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Greg Maletic: The Meaning of Disneyland
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by Greg Maletic (archives)
October 14, 2005
Greg ponders the question "Have we all forgotten what Disneyland was originally about?"

The Meaning of Disneyland
Have we all forgotten what Disneyland was originally about?

I was wandering around Disneyland a few weeks ago, thinking about the fact that it's now fifty years old. There's still a lot to admire about the place. It's still clean, still fun, and still has a lot of the same enjoyments that attracted me as a kid. I always wonder whether it's something quirky about me that makes me love Disneyland so much, but when I take someone who hasn't visited in a long while, I know that it's not. Though they're unlikely to take it to my extremes--visiting at every opportunity, studying every nook and cranny--it's obvious that they feel the same excitement that I do when I think about the place, and it's reassuring.

Yet when I visit now, something is missing. It's possible that the "something" is my youth; as much as I enjoy Disneyland now, there's no way it can compare to what it felt like when I was ten. I think it's more than that, though: I'm missing the sense that Disneyland is trying to tell a story, that it's "about" something.

Hold onto this thought while I digress for a moment.

Is it possible to build a Disneyland outside of America? I know I'm twenty-five years too late in asking this question, but humor me. What I mean is, is it possible to build a Disneyland outside of the U.S. and not fundamentally change what it's about?

Take a close look at the text on Disneyland's dedication plaque:

To all who come to this happy place: welcome. Disneyland is your land. Here age relives fond memories of the past, and here youth may savor the challenge and promise of the future. Disneyland is dedicated to the ideals, the dreams, and the hard facts that have created America, with the hope that it will be a source of joy and inspiration to all the world.

Now read it again. If you're not shocked by it, you probably should be. "Disneyland," it says, "is dedicated to the ideals, the dreams, and the hard facts that have created America." But isn't Disneyland dedicated to making children happy, to providing families with wholesome entertainment? Not really: "joy," mentioned not until the very end, is a hoped-for side effect, not the goal. According to its dedication, Disneyland is about teaching Walt Disney's vision of America, and it's indoctrinated multiple generations of fans--myself included--into its message of progress, enterprise, and freedom. As a propaganda tool, you really can't overstate how radical Disneyland is underneath its "Happiest Place on Earth� wrapping.

Of course, it would be an over-simplification--and just plain wrong--to say that Walt Disney didn't intend to make people happy with Disneyland. But a park that aspired only to be "The Happiest Place on Earth� would never have had a Carousel of Progress, a Great Moments with Mr. Lincoln, or a Monsanto Plastics Home of the Future. (Are these the "happiest" attractions you could imagine building?)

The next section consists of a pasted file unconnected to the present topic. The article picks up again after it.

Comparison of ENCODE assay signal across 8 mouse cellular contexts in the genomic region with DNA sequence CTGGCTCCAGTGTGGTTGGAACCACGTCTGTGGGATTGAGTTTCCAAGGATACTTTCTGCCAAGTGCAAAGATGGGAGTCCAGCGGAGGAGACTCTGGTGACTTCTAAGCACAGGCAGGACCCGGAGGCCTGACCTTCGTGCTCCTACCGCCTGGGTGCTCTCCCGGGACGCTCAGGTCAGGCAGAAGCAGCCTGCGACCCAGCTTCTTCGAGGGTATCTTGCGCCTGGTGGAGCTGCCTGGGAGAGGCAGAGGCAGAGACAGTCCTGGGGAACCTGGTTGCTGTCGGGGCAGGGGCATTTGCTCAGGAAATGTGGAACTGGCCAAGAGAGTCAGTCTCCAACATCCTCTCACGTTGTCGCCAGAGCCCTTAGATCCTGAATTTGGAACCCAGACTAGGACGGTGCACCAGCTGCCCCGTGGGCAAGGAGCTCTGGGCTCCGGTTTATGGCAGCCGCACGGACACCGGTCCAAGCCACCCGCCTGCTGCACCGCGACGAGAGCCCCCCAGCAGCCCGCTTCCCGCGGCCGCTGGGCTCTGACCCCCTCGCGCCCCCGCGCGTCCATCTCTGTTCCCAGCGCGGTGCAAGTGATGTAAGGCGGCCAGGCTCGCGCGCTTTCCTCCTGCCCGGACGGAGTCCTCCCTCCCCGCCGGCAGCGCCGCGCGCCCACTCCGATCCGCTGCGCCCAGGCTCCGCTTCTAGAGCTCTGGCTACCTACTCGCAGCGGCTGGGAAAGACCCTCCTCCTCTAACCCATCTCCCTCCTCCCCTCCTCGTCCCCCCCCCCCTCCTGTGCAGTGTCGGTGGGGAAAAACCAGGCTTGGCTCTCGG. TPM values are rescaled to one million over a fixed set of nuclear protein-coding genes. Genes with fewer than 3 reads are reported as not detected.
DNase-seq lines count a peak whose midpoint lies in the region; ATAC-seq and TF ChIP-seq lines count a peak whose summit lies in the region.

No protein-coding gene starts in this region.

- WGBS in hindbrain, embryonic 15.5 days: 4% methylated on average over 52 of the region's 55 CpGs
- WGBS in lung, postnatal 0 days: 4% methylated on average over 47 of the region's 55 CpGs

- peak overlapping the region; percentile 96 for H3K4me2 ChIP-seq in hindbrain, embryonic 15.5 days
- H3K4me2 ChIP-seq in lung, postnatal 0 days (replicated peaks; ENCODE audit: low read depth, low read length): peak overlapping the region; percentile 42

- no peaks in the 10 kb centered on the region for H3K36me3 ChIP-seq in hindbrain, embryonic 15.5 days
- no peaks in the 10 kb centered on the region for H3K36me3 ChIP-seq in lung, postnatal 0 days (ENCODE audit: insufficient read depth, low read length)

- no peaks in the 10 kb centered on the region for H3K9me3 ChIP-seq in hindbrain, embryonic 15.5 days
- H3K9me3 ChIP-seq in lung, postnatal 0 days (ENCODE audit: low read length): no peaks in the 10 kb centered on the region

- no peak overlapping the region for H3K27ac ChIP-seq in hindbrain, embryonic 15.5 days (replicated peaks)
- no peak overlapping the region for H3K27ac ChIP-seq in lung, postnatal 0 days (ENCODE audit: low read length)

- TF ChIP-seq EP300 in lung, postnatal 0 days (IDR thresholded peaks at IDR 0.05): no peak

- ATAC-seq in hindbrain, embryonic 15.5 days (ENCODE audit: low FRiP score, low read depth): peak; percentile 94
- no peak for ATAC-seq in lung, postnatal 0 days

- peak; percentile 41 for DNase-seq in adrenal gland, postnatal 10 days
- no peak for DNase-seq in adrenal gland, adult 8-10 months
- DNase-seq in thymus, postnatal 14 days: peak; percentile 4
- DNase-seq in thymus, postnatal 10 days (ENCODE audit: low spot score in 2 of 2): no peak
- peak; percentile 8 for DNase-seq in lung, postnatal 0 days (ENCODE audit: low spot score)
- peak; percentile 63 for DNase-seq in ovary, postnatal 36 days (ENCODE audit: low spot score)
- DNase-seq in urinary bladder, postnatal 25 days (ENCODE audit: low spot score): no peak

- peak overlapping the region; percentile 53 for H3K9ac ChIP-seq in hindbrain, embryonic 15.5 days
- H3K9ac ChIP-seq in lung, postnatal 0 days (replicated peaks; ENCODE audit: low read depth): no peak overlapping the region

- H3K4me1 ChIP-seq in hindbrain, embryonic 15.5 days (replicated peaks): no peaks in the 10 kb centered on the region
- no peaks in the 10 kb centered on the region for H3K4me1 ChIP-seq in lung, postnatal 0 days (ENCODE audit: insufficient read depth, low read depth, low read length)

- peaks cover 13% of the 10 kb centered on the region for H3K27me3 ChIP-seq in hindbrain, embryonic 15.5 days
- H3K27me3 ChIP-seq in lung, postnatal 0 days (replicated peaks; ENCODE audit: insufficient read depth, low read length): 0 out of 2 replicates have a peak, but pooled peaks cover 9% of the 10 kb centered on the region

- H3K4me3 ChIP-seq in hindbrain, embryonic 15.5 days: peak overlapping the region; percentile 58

In 1955, celebrating the story of America probably seemed so safe and obvious as to not be worth mention, but today it's a politically charged notion. Building a park with such a dedication now--even in the United States--would be a challenge. Yet Disney's not building Magic Kingdoms here in the U.S. anymore, they're building them overseas in environments arguably more hostile to the classic American story than even the U.S. itself. If you're guessing that the Disney Company assumed the Disneyland dedication wouldn't fly in foreign countries, you're right. But what is in its place? Here's Tokyo Disneyland's dedication:

To all who come to this happy place, welcome. Here you will discover enchanted lands of Fantasy and Adventure, Yesterday and Tomorrow. May Tokyo Disneyland be an eternal source of joy, laughter, inspiration, and imagination to the peoples of the world. And may this magical kingdom be an enduring symbol of the spirit of cooperation and friendship between the great nations of Japan and the United States of America.

And Disneyland Paris:

To all who come to this happy place, welcome. Once upon a time a master storyteller, Walt Disney, inspired by Europe's best loved tales, used his own special gifts to share them with the world. He envisioned a Magic Kingdom where these stories would come to life and called it Disneyland. Now his dream returns to the land that inspired it. Euro Disneyland is dedicated to the young and the young at heart, with the hope that it will be a source of joy and inspiration for all the world.

Neither of these resembles the Disneyland dedication. In Tokyo, the park is intended to be both a source of happiness and a sort of "ambassador� between our two countries. In France it's even simpler: the Paris park is a source of happiness, nothing more. Though all of these Magic Kingdoms around the world look superficially like each other, at their heart they're very different places. Their goals are different.

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